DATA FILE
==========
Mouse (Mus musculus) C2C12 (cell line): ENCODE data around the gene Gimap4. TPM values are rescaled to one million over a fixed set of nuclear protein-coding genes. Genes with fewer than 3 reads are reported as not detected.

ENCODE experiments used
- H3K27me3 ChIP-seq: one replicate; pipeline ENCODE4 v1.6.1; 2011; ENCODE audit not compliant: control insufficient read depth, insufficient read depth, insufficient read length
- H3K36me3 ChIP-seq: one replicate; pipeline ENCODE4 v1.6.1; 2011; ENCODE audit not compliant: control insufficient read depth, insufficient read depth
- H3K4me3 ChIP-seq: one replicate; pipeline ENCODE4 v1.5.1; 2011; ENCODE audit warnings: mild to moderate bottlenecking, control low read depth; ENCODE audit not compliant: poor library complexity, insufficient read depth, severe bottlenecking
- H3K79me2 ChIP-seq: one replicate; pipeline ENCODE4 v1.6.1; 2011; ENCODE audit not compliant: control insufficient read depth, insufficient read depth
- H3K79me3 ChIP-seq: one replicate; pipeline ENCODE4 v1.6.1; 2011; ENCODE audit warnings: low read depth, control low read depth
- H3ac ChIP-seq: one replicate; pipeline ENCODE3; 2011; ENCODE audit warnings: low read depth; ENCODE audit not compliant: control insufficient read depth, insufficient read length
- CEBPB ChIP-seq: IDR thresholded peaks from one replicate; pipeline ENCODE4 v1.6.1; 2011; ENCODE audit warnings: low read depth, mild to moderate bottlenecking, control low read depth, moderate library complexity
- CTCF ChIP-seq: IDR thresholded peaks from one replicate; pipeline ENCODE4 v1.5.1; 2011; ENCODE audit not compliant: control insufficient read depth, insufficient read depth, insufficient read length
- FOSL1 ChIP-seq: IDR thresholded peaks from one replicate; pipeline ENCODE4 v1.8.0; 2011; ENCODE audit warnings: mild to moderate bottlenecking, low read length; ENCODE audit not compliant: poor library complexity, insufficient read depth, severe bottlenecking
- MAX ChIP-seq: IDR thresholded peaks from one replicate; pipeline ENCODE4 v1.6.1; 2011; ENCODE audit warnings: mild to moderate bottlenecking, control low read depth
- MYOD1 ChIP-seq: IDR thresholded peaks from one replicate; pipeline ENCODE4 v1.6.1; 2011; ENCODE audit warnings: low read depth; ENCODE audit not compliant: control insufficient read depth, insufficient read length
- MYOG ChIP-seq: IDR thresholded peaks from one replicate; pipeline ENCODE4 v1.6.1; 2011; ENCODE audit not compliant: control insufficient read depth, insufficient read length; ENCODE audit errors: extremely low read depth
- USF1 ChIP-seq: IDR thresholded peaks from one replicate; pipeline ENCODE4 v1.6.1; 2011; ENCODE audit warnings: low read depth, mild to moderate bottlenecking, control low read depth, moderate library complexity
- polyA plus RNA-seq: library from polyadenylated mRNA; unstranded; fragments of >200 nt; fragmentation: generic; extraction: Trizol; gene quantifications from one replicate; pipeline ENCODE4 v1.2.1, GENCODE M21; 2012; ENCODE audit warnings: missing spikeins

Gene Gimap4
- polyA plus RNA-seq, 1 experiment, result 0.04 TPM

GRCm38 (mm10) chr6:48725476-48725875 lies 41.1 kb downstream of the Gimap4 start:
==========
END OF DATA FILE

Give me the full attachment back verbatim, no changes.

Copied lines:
Mouse (Mus musculus) C2C12 (cell line): ENCODE data around the gene Gimap4. TPM values are rescaled to one million over a fixed set of nuclear protein-coding genes. Genes with fewer than 3 reads are reported as not detected.

ENCODE experiments used
- H3K27me3 ChIP-seq: one replicate; pipeline ENCODE4 v1.6.1; 2011; ENCODE audit not compliant: control insufficient read depth, insufficient read depth, insufficient read length
- H3K36me3 ChIP-seq: one replicate; pipeline ENCODE4 v1.6.1; 2011; ENCODE audit not compliant: control insufficient read depth, insufficient read depth
- H3K4me3 ChIP-seq: one replicate; pipeline ENCODE4 v1.5.1; 2011; ENCODE audit warnings: mild to moderate bottlenecking, control low read depth; ENCODE audit not compliant: poor library complexity, insufficient read depth, severe bottlenecking
- H3K79me2 ChIP-seq: one replicate; pipeline ENCODE4 v1.6.1; 2011; ENCODE audit not compliant: control insufficient read depth, insufficient read depth
- H3K79me3 ChIP-seq: one replicate; pipeline ENCODE4 v1.6.1; 2011; ENCODE audit warnings: low read depth, control low read depth
- H3ac ChIP-seq: one replicate; pipeline ENCODE3; 2011; ENCODE audit warnings: low read depth; ENCODE audit not compliant: control insufficient read depth, insufficient read length
- CEBPB ChIP-seq: IDR thresholded peaks from one replicate; pipeline ENCODE4 v1.6.1; 2011; ENCODE audit warnings: low read depth, mild to moderate bottlenecking, control low read depth, moderate library complexity
- CTCF ChIP-seq: IDR thresholded peaks from one replicate; pipeline ENCODE4 v1.5.1; 2011; ENCODE audit not compliant: control insufficient read depth, insufficient read depth, insufficient read length
- FOSL1 ChIP-seq: IDR thresholded peaks from one replicate; pipeline ENCODE4 v1.8.0; 2011; ENCODE audit warnings: mild to moderate bottlenecking, low read length; ENCODE audit not compliant: poor library complexity, insufficient read depth, severe bottlenecking
- MAX ChIP-seq: IDR thresholded peaks from one replicate; pipeline ENCODE4 v1.6.1; 2011; ENCODE audit warnings: mild to moderate bottlenecking, control low read depth
- MYOD1 ChIP-seq: IDR thresholded peaks from one replicate; pipeline ENCODE4 v1.6.1; 2011; ENCODE audit warnings: low read depth; ENCODE audit not compliant: control insufficient read depth, insufficient read length
- MYOG ChIP-seq: IDR thresholded peaks from one replicate; pipeline ENCODE4 v1.6.1; 2011; ENCODE audit not compliant: control insufficient read depth, insufficient read length; ENCODE audit errors: extremely low read depth
- USF1 ChIP-seq: IDR thresholded peaks from one replicate; pipeline ENCODE4 v1.6.1; 2011; ENCODE audit warnings: low read depth, mild to moderate bottlenecking, control low read depth, moderate library complexity
- polyA plus RNA-seq: library from polyadenylated mRNA; unstranded; fragments of >200 nt; fragmentation: generic; extraction: Trizol; gene quantifications from one replicate; pipeline ENCODE4 v1.2.1, GENCODE M21; 2012; ENCODE audit warnings: missing spikeins

Gene Gimap4
- polyA plus RNA-seq, 1 experiment, result 0.04 TPM

GRCm38 (mm10) chr6:48725476-48725875 lies 41.1 kb downstream of the Gimap4 start: